This all began in the early 1900s, when basketball was introduced into schools in the Philippines. In 1913, the first Far Eastern Championship Games — an early version of what is now known as the Asian Games — took place in Manila, featuring several East Asian countries taking part in Olympics-style competitions, including basketball. It was the first of 10 biennial events, before disagreements between the countries disbanded the games. The Philippines won gold in nine of them.
The country’s population took to basketball en masse. In 1936, its national team made the Olympics and placed fifth, finishing 4-1 in the tournament. At the 1954 FIBA world championship, the Philippines won a bronze medal, the best finish for an Asian country. Two decades later, in 1975, the Philippine Basketball Association, Asia’s first basketball league, was created. These games kept the sport at the forefront of Filipino culture and helped grow interest throughout the 20th century.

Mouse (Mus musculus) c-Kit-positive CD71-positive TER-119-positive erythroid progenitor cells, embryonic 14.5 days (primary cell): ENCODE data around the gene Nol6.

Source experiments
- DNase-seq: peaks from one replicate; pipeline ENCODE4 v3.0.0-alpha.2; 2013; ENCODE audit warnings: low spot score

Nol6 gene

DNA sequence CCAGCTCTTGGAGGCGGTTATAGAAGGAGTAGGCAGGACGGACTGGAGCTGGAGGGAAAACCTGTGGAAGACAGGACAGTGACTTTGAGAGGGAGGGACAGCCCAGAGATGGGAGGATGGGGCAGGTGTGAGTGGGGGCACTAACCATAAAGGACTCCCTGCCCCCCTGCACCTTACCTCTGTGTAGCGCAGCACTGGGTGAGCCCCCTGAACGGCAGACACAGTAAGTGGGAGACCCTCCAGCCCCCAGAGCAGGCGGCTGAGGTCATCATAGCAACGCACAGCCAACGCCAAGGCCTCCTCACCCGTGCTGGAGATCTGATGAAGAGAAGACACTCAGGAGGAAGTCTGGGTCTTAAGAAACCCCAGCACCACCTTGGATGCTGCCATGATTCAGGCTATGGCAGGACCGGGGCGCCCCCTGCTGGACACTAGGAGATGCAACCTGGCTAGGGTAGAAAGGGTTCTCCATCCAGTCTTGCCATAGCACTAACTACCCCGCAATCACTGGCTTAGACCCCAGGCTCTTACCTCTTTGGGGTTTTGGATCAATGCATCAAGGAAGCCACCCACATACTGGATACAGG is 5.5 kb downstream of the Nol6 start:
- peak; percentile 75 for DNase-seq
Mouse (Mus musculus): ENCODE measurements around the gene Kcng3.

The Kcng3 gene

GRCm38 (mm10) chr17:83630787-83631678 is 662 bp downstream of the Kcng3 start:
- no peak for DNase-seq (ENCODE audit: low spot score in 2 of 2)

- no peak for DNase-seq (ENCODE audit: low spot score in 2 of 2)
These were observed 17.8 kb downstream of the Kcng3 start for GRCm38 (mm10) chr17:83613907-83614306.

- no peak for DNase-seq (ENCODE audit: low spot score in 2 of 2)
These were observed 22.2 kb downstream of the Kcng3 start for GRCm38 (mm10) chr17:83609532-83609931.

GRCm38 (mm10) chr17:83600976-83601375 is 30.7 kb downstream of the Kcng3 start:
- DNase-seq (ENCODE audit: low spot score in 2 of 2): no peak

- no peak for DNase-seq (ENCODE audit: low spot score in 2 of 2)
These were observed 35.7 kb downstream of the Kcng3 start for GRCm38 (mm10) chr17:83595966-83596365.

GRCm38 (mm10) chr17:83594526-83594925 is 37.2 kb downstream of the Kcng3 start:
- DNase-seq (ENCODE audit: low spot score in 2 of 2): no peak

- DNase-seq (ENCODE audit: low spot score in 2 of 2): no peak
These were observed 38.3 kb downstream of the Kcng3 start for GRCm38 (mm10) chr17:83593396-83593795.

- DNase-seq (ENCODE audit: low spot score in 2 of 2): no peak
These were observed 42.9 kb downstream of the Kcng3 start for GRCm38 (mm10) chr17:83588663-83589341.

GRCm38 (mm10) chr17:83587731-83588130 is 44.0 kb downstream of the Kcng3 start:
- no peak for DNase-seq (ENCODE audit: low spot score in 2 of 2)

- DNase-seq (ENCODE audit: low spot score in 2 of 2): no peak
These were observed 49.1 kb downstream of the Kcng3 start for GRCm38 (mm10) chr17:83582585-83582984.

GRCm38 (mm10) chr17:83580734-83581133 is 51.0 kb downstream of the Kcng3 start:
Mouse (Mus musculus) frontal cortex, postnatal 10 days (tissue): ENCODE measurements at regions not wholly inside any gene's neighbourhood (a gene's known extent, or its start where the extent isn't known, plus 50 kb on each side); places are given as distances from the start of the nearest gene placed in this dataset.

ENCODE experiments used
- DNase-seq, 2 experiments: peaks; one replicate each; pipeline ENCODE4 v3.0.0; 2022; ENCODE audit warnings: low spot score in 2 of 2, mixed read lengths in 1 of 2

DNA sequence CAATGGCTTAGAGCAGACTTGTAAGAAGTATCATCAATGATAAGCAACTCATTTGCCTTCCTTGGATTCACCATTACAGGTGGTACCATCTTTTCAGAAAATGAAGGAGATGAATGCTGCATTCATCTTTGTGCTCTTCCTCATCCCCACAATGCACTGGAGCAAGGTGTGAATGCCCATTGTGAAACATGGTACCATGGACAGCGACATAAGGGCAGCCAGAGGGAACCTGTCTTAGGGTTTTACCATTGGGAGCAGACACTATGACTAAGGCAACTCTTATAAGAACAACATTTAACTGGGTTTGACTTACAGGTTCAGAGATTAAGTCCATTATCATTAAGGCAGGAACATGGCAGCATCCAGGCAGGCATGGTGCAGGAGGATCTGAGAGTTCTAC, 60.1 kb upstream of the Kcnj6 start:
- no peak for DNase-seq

“This is my life! This is my life!” proclaimed a basketball fan, Teddy Garces, after his team, Rain Or Shine Elasto Painters, won Game 6 to tie the 2019 Philippine Basketball Association Cup semifinal series with Magnolia Hotshots Pambansang Manok on a Friday night in April. Garces, a fan of the game for 30 years, spent most of the evening in motion, sitting in his courtside seat one minute then hopping up on the advertising panels every time a Rain or Shine player scored.